Fitness standards are becoming common practice in industry and the emergency services. Such standards are used by the Fire and Rescue services, the Royal National Lifeboat Institution and the Military amongst others. These standards include measures of strength, endurance, anthropometrics, flexibility, motor skills and cardiac and metabolic fitness.

The main benefit to introducing a fitness standard into the workplace is to ensure that an employee is physically capable of completing the essential tasks of the job to at least the minimum acceptable standard, thus the risk of employing physically unfit individuals in physically demanding jobs is minimised, and the associated human and economic effects (e.g. through injury) are reduced. Furthermore, standards ensure selection is based solely on ability to complete the essential tasks and is therefore fair and unbiased. The Energy Institute (EI) is the professional body for the energy industry, delivering good practice and professionalism across the sector. On behalf of the EI’s Health Technical Committee (HTC) work was undertaken by the University of Portsmouth (Department of Sport and Exercise Science) to provide an introduction to fitness standards and to make recommendations for a minimum fitness standard for the Oil and Gas Industry (OGI).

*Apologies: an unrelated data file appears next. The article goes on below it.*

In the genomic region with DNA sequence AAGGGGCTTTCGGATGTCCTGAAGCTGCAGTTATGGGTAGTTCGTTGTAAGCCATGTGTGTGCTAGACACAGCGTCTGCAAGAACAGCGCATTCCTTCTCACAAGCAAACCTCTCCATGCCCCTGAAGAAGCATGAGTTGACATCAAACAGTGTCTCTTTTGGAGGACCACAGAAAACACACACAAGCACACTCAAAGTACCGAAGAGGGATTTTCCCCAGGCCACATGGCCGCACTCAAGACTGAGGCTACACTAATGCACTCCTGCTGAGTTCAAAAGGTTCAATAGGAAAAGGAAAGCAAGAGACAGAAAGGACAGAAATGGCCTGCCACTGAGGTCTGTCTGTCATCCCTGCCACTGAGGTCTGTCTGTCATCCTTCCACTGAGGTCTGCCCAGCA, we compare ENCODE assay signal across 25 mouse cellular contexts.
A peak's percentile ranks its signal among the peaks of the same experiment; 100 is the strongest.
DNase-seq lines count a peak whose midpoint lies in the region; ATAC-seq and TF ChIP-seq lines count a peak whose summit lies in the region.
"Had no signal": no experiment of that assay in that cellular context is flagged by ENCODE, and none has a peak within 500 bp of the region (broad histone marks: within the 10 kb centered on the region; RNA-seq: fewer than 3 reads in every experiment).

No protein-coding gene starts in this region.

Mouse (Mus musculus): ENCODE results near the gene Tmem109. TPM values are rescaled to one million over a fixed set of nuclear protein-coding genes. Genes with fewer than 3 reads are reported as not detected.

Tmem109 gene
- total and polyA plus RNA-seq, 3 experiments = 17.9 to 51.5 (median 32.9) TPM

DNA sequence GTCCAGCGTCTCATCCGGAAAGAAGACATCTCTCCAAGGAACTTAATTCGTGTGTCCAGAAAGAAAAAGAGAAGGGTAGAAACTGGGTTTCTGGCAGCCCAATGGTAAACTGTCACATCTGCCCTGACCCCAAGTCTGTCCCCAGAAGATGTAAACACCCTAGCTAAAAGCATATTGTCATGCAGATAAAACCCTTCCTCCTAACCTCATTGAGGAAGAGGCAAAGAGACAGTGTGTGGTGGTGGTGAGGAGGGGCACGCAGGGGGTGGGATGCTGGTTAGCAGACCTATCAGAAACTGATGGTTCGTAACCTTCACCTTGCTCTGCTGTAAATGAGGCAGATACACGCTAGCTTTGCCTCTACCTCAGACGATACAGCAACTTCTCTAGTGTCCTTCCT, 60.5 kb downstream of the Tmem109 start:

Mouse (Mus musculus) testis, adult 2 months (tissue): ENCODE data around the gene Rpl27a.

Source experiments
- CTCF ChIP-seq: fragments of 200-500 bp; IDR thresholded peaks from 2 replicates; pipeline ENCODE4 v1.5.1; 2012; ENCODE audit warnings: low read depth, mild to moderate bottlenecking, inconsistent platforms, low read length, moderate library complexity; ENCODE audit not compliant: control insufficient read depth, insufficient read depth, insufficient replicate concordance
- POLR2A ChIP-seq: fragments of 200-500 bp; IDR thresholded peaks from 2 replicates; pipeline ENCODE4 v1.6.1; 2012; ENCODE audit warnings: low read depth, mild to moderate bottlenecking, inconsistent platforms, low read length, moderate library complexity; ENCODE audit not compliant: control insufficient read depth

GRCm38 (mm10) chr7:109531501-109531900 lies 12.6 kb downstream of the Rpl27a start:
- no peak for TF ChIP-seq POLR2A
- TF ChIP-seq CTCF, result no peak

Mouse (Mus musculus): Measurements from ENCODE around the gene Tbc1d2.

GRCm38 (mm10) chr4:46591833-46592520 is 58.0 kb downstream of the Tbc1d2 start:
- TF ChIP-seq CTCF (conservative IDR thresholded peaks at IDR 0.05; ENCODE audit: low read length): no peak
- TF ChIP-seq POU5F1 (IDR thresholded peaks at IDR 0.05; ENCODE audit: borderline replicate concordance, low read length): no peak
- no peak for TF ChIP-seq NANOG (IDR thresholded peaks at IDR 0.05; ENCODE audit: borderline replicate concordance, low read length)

The findings of this work are presented in the EI’s 2010 publication ‘A recommended fitness standard for the oil and gas industry’. Minimum standards have been evaluated based on the essential tasks with a significant physical fitness component e.g. manual handling, casualty handling and ladder/stair climbing. The evidence-base for the standards is contained within the report, as is guidance on administering the tests. The report does not provide guidance on policy issues or implementation strategies as this is considered to be a matter for individual companies.

You can access this article if you purchase or spend a download.